Hunter Biden suspected of smoking crack in DC strip club’s VIP room
Hunter Biden was suspected of smoking crack inside a strip club where he dropped “thousands of dollars” during multiple visits — at the same time he held a seat on the board of a controversial Ukrainian natural-gas company, The Post has learned.
The incident, which took place at Archibald’s Gentlemen’s Club in Washington, DC, late last year, represents the most recent alleged drug use by Biden, 49, who has acknowledged six stints in rehab for alcoholism and addiction that included a crack binge in 2016.
Workers at Archibald’s, located about three blocks north of the White House, said Biden was a regular there, with two bartenders and a security worker all instantly recognizing his photo and one worker identifying him by name.
Security worker Ranko Petrovic said Biden — the son of former Vice President Joe Biden, the Democratic front-runner to challenge President Trump next year — would routinely hole up in a VIP room and drink during his visits.
Although Petrovic said the club “had no issue with him,” former Archibald’s managing partner James Ritter said one occasion in late 2018 was marred by a “suspicion of drug use.”
“There was a smell of burning Styrofoam in the VIP room. We told him nothing illegal can go on here,” Ritter said.
“We didn’t see anything illegal. After he was spoken to, the smell stopped.”
“VIP employees suspected it was crack,” he added.
Hunter spent “thousands and thousands of dollars in the Archibald’s VIP rooms,” and paid his bills with “credit cards that didn’t have his name on it.”
The club generally required customers to use credit cards that matched official IDs, but “Hunter was a bit of an exception,” Ritter said.
“Whenever he was in town he came in for two days in a row, disappeared and come back a month later,” Ritter said.
Archibald’s current owner, Dan Harris, didn’t return an email seeking comment.
At the time of the incident, Hunter was a board member of the Ukrainian natural-gas company Burisma, which reportedly paid him as much as $50,000 a month.
That job lies at the heart of the ongoing impeachment inquiry against Trump, with Democrats alleging that the president withheld nearly $400 million in military aid to Ukraine in a bid to force an investigation into corruption allegations against Hunter and his dad.
Trump has denied any quid pro quo.
Hunter joined the Burisma board in April 2014 but declined the company’s offer to serve another term in May due to the controversy surrounding his membership, according to a July 1 profile by the New Yorker.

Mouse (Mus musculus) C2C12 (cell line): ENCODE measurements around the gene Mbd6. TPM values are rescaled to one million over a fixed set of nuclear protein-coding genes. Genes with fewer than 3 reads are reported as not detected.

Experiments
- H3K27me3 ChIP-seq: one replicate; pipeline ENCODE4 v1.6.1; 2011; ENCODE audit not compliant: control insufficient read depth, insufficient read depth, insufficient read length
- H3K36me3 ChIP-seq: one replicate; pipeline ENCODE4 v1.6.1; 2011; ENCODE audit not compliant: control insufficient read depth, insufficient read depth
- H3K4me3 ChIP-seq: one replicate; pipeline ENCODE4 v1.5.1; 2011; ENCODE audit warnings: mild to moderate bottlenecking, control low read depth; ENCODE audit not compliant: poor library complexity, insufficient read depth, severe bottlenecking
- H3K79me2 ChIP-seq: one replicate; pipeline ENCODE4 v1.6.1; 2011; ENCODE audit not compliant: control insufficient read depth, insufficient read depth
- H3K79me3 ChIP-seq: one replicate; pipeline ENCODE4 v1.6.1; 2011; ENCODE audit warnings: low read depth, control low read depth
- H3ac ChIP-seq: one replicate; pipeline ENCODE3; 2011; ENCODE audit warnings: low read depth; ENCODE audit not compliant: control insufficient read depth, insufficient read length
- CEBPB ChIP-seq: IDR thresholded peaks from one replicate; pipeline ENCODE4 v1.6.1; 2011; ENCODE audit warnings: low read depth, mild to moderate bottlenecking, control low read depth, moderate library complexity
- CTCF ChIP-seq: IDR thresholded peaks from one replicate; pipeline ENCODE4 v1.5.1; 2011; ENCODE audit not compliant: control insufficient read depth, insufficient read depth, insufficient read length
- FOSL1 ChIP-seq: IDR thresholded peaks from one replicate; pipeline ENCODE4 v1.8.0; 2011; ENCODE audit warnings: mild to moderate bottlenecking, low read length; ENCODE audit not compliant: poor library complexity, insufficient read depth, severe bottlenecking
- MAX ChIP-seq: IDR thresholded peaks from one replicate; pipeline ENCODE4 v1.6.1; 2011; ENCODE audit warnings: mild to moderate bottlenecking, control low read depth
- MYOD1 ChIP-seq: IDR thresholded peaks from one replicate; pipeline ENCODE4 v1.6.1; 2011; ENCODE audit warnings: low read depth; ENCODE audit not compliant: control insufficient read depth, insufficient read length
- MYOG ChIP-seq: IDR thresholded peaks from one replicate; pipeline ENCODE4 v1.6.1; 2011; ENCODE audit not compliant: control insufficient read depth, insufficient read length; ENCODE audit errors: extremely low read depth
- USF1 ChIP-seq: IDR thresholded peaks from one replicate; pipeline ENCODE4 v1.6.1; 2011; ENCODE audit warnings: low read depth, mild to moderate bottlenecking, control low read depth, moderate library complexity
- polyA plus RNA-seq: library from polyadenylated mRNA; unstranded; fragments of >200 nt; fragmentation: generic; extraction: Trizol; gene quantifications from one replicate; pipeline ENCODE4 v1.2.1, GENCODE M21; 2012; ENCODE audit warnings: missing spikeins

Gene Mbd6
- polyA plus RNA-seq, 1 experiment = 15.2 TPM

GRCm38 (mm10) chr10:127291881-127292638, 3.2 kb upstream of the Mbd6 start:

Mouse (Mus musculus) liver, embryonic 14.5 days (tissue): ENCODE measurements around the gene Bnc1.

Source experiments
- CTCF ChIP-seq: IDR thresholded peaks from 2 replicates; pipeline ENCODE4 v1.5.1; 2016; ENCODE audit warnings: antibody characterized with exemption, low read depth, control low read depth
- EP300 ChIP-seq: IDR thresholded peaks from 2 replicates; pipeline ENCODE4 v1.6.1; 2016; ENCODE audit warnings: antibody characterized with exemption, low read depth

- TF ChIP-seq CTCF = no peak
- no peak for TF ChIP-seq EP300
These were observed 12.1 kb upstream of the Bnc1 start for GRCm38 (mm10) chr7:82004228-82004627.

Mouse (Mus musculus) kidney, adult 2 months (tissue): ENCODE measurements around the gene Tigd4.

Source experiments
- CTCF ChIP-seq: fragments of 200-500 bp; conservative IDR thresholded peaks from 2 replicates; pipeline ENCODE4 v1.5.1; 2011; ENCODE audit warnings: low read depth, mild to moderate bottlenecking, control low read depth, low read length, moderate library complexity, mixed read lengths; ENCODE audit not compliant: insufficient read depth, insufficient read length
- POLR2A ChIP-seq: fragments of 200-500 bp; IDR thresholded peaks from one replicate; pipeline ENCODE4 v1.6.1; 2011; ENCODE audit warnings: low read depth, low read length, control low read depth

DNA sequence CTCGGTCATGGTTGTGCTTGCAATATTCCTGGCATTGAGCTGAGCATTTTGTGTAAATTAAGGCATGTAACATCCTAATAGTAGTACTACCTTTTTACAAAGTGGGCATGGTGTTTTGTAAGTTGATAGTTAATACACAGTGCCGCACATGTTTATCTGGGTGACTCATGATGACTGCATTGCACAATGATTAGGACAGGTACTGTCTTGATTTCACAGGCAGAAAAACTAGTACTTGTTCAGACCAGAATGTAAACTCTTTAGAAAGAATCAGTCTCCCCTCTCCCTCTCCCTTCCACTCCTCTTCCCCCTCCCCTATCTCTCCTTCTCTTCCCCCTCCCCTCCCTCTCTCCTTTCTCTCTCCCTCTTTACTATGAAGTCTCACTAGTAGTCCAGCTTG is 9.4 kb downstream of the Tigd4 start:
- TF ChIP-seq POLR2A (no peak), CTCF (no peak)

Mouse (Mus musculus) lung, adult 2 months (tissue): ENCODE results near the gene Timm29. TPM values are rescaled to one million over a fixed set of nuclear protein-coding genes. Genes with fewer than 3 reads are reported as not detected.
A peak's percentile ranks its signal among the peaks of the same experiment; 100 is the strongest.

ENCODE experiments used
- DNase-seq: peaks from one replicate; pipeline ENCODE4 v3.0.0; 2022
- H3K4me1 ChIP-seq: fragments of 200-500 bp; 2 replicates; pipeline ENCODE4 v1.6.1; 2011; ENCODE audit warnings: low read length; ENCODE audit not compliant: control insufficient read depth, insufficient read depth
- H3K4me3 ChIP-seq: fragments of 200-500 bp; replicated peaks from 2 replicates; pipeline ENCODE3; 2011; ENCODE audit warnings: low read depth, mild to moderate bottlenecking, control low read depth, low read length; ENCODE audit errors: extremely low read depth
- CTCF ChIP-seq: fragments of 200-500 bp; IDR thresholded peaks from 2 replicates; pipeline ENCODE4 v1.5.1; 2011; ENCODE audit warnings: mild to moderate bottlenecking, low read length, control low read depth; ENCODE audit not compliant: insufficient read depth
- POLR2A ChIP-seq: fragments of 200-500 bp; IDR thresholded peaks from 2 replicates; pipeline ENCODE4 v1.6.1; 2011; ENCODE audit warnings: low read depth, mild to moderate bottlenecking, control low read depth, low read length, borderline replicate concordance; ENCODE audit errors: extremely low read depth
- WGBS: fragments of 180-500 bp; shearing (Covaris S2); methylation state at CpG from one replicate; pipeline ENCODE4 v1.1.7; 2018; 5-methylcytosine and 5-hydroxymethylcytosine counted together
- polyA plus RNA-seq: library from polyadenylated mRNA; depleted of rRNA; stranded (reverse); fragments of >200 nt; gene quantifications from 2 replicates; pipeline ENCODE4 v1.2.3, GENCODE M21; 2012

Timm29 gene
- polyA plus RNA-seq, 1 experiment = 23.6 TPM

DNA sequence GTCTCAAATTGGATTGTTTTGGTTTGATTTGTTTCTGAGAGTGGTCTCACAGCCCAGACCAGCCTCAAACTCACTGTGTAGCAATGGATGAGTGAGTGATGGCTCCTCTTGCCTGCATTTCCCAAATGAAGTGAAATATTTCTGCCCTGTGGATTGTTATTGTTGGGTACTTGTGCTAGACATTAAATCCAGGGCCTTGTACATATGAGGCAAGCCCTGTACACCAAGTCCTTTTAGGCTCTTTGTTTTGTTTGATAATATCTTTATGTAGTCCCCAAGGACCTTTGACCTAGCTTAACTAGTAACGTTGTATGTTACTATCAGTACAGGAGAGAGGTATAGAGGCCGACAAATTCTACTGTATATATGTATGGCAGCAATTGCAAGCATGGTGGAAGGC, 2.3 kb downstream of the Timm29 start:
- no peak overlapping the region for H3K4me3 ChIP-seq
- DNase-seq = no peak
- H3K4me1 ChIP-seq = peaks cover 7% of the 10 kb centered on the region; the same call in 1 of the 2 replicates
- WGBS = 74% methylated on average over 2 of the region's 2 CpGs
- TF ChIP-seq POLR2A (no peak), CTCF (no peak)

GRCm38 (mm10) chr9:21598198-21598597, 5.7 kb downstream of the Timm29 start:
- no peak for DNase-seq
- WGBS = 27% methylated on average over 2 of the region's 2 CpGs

In an interview with ABC News last month, Hunter denied a suggestion that he wasn’t qualified because he “didn’t have any extensive knowledge about natural gas or Ukraine.”
“No, but I think I had as much knowledge as anybody else who was on the board — if not more,” he said.
Hunter — who’s currently embroiled in a paternity scandal with an Arkansas woman, Lunden Alexis Roberts — also conceded that being the son of the then-vice president “of course” played a role in his selection.
Hunter has never detailed the extent of the work he did for Burisma, although the New Yorker report said he attended board meetings and energy forums in Europe “once or twice a year.”
The magazine’s 11,000-word-plus profile was based on a series of warts-and-all interviews in which Hunter detailed a fall 2016 drug binge in Los Angeles, where he repeatedly bought crack at a homeless encampment while going without sleep for several days.
On Oct. 28, 2016, he checked into rehab at the Grace Grove Lifestyle Center in Sedona, Ariz., but left after only a week and headed to the nearby Mii Amo resort spa.
Hunter was joined there by former sister-in-law Hallie Biden — widow of his older brother, Delaware Attorney General Beau Biden, who died of brain cancer in May 2015 — and they launched an affair that lasted about a year, according to the New Yorker.
Hunter — whose first wife, Kathleen, obtained a divorce from amid his relationship with Hallie — re-married in May following a whirlwind, six-day romance with Melissa Cohen, 33.
In his ABC interview last month, Hunter said he’d “done estimable things and things I regret,” but was now in “probably the best place I’ve ever been in my life.”
His personal lawyer and spokesman, George Mesires, didn’t return requests for comment.
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